Independent space from ARIN
slinky at rogers.com
Mon Apr 14 18:01:19 UTC 2003
Richard A Steenbergen wrote:
> * Why have I NEVER been able to submit an ARIN request without receiving
> a response asking for information I included in the original request.
I would say it's because you need to explain yourself more clearly in your
requests. You can never give them too much information, so bowl them over
with all the detail you can possibly muster up. And if you find they're
asking for similar information every time, perhaps including that information
in the initial application would negate the need for a clarification.
Bottom line - you have to type a lot. Sorry.
> * Why do we have to submit to the equivalent of an IP anal probe, and
> cough up extremely detailed documentation on network architectures and
> the use of every IP address.
I think this goes without saying. How else can the Internet community be
assurred of efficient address space utilization on both a local and global
level ? If you can't justify the need for IP space, no soup for you. It's
inconvenient, but it has to be done to ensure proper utilization.
> * Why any of this "police state" is necessary given that the shortage of
> IPv4 addresses seems to be artifically created. There are still tons of
> IP addresses that are either unallocated, unreasonably allocated (hey
> Merit, lets see your documentation on 126.96.36.199/8 :P), or long dead and
> never reclaimed. Only 32% of the available IPv4 space is being
> announced, where is the shortage?
See above - if there wasn't the policing in place, you wouldn't be asking this
question. The shortage isn't the reason for ARIN's policies. Ongoing
scalability and sustainability from local accountability and adherence to good
> * Why do we have to pay very large sums of money ($2500+ per year at a
> minimum) for this wonderful IP policing service. Where in the heck does
> all that money go?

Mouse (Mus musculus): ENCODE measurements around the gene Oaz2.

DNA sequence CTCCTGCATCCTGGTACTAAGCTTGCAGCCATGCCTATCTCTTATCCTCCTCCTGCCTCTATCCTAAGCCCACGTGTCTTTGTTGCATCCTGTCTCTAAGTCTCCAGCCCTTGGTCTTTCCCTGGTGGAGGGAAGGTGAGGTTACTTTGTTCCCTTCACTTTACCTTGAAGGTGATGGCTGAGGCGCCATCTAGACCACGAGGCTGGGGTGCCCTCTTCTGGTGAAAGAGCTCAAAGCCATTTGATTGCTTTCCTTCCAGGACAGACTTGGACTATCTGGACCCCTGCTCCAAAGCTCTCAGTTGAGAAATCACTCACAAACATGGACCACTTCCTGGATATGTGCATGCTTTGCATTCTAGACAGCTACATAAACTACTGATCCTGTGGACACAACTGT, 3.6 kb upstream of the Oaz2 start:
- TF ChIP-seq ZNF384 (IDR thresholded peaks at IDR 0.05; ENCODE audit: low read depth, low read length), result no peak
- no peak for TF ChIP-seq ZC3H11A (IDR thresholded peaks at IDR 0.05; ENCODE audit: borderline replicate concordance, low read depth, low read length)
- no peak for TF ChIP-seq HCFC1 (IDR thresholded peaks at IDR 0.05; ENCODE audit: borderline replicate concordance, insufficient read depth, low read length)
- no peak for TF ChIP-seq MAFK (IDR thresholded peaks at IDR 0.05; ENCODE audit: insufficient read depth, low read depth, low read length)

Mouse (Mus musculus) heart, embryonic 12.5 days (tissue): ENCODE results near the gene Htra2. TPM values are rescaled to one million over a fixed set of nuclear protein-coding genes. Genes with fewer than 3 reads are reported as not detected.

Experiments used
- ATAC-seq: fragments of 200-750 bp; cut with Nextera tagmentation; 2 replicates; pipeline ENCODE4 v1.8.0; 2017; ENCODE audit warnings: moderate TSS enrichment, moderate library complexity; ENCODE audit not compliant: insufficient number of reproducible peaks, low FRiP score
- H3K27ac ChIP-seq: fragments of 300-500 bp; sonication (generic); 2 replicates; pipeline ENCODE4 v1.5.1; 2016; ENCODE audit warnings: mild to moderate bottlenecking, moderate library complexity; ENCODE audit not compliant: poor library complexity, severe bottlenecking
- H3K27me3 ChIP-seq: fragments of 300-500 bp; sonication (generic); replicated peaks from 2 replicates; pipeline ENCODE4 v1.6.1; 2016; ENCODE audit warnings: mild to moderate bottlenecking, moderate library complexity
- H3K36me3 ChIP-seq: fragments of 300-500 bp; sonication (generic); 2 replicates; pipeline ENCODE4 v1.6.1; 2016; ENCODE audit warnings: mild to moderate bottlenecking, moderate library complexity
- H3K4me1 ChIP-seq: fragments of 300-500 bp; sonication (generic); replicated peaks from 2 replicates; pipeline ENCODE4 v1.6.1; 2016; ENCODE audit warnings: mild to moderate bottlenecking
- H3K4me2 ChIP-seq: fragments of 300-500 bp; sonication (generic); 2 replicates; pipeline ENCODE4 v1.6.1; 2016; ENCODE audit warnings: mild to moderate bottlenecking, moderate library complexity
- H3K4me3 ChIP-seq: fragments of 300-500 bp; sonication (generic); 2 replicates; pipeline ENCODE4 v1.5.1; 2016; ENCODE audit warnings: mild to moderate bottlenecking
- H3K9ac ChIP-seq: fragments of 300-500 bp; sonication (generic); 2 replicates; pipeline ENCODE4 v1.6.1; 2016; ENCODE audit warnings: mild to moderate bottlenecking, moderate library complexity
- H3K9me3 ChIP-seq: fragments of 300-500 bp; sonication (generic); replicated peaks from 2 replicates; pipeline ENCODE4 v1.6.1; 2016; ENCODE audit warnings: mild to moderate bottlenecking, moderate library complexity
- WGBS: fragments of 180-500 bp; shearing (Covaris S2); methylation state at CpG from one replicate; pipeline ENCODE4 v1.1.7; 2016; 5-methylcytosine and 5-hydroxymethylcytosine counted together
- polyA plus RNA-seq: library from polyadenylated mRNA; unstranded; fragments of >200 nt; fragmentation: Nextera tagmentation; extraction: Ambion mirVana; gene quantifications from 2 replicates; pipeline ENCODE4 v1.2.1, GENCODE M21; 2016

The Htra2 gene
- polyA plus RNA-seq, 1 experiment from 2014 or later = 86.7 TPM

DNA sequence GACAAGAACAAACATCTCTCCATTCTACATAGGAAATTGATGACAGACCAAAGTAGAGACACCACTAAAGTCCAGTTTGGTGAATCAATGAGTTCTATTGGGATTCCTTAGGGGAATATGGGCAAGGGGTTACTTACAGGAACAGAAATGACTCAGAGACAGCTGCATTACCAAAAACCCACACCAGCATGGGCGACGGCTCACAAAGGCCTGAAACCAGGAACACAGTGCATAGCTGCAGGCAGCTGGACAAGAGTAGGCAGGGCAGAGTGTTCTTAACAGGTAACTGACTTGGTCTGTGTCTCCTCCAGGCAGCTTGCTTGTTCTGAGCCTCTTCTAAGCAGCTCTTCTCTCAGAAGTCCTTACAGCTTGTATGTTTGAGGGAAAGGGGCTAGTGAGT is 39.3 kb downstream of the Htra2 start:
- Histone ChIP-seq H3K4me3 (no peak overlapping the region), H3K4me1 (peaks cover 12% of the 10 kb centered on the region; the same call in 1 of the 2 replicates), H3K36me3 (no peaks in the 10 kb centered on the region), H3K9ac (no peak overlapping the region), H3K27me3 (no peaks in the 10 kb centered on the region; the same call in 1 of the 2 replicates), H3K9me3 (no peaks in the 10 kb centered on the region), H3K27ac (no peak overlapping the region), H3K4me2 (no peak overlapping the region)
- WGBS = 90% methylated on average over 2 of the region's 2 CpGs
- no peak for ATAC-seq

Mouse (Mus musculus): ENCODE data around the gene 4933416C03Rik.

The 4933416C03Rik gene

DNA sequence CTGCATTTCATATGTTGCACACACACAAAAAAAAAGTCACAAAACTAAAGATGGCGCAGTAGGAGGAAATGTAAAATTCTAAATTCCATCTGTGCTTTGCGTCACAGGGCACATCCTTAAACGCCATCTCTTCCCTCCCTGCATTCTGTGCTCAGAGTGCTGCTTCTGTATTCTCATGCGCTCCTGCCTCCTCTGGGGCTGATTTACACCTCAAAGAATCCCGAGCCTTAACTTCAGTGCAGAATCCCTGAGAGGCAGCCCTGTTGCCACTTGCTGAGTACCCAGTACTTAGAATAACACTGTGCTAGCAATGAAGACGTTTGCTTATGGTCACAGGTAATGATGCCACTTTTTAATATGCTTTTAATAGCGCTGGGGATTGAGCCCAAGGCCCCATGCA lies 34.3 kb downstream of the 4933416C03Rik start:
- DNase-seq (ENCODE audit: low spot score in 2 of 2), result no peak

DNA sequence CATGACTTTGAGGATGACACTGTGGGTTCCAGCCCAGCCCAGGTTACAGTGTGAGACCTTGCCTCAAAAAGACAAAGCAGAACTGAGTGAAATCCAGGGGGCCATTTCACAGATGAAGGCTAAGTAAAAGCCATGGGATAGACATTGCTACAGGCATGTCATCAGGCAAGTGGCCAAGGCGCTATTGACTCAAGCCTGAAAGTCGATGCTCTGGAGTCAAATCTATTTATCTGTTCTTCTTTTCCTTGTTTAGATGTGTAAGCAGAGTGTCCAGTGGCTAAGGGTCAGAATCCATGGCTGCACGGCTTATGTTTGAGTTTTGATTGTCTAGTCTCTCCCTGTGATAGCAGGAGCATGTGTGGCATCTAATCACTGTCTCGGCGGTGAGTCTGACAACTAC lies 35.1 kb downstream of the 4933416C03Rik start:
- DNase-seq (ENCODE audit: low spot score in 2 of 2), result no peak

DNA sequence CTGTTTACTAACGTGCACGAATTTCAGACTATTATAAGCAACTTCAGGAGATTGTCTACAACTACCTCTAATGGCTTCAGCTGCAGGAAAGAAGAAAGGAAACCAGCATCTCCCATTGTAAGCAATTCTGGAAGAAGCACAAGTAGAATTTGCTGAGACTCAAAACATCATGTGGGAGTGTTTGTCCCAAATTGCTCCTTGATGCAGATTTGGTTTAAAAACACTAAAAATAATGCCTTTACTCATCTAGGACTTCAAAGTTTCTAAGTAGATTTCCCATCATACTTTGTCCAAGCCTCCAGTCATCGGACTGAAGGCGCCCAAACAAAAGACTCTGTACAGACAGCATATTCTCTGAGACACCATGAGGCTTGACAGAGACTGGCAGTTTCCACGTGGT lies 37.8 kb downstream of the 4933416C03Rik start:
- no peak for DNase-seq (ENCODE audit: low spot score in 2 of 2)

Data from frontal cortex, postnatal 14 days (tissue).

The flaming pitchforks ? :)
> * Why does ARIN have no problem assigning large blocks of unallocated
> space (usually 2x or more) around a new "customer" to accomodate for
> future growth, but have policies preventing ISPs from doing the same
> (aka 80% utilization for more space).
Because they need to give them something to start off with, then adjust future
allocations based on their growth.
Networks who have demonstrated the need for a certain size block will get that
size block based on past usage. If their utilization increases, they may have
to apply early. In doing so, they may demonstrate that a larger block is
needed this time. How's that for a benefit.
> * Etc etc etc, not counting the problems that have already been mentioned.
> Yes, if you take the time to try and figure out what goes on inside the
> minds of ARIN, you'll find that some of the people actually do try to be
> useful human beings. But most of us don't have the time or desire to do
> that, we just want a system that works. I don't think the current system
> meets anyone's standard for useful, efficient, or cost effective.
There is no such thing as a shortage of time, only a shortage of priority.
Giving ARIN what they want takes time and can be a pain in the nether regions,
but it is a necessary evil. The system works if you take the time and
attention to make it work for you.
Software Engineer, Intelligent Network Services
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